DETI have even gone as far as providing a map “of those postcode areas where the provision of 2 Mbps services is limited to one or two suppliers and are indicated by the light blue areas.”
I’ll spare you the trouble of clicking the link. To my eyes it looks like about 50% of NI.
According to the BBC, broadband is great here. The DETI Minister states “that Northern Ireland is the best connected region in the United Kingdom“. While this is indeed true, does that make it right?
If you ask anyone what are the challenges that we as a country face, everyone will (or should) state the economy as being the most important. So in the 21st century you build a 21st century economy. We need Project Kelvin, but we need much more. Places like Omagh Enterprise, which offer internet connection speeds of between 10Mbps to 10Gbps are all too rare.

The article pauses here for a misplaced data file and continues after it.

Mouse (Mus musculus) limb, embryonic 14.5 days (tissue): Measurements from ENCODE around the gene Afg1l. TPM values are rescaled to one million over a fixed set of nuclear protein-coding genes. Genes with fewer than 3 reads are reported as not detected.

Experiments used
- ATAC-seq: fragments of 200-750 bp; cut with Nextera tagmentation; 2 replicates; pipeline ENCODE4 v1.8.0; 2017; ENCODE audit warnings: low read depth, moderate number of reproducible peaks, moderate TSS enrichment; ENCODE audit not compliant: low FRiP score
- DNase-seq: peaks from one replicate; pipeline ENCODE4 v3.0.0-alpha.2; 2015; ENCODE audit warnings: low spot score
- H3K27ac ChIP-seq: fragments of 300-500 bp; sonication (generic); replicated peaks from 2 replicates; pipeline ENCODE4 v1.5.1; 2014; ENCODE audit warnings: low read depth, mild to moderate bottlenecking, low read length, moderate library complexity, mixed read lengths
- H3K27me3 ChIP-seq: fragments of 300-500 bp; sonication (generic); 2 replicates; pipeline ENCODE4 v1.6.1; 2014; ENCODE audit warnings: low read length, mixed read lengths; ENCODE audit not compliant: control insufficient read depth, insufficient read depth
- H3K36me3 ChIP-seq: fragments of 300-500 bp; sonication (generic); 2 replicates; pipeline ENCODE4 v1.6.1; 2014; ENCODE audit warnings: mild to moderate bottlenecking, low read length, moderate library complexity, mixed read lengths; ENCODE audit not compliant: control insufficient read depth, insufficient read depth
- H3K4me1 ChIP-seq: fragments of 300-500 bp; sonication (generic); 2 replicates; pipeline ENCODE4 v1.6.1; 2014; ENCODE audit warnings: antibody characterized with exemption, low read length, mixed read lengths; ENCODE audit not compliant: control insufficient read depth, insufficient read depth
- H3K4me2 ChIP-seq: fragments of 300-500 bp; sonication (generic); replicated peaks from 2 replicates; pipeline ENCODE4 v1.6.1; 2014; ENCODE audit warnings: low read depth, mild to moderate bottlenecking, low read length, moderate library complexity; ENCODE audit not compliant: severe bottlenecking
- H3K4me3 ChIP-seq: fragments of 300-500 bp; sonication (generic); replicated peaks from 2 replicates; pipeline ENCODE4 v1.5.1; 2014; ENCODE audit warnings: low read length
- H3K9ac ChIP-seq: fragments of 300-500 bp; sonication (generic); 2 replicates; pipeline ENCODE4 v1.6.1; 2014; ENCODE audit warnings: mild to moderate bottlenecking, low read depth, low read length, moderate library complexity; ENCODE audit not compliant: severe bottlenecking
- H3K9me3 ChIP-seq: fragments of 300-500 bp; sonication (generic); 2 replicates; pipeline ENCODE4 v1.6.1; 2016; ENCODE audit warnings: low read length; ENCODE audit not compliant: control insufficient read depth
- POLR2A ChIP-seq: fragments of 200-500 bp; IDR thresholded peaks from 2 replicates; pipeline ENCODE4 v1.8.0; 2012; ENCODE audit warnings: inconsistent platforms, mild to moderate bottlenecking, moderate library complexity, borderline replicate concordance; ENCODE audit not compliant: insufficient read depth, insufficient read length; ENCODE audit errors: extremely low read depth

In a connected world, what does ‘local’ really mean? Northern Ireland is already home to international companies like All State NI who work with colleagues in the States on a daily basis. Geography and time have been overcome.
Belfast City Council recently announced that “Belfast is one of 10 UK cities to successfully bid for funding to become a Super-connected City by 2015.”
This is good news. But I think we in Northern Ireland suffer from a lack of vision and ambition.
Outside of the British Isles the world has moved on. With an economic challenge facing every country, what are they doing? Simply, the smart cities are learning to compete and they are encouraging their citizens to innovate and to be entrepreneurial.
What’s the competition?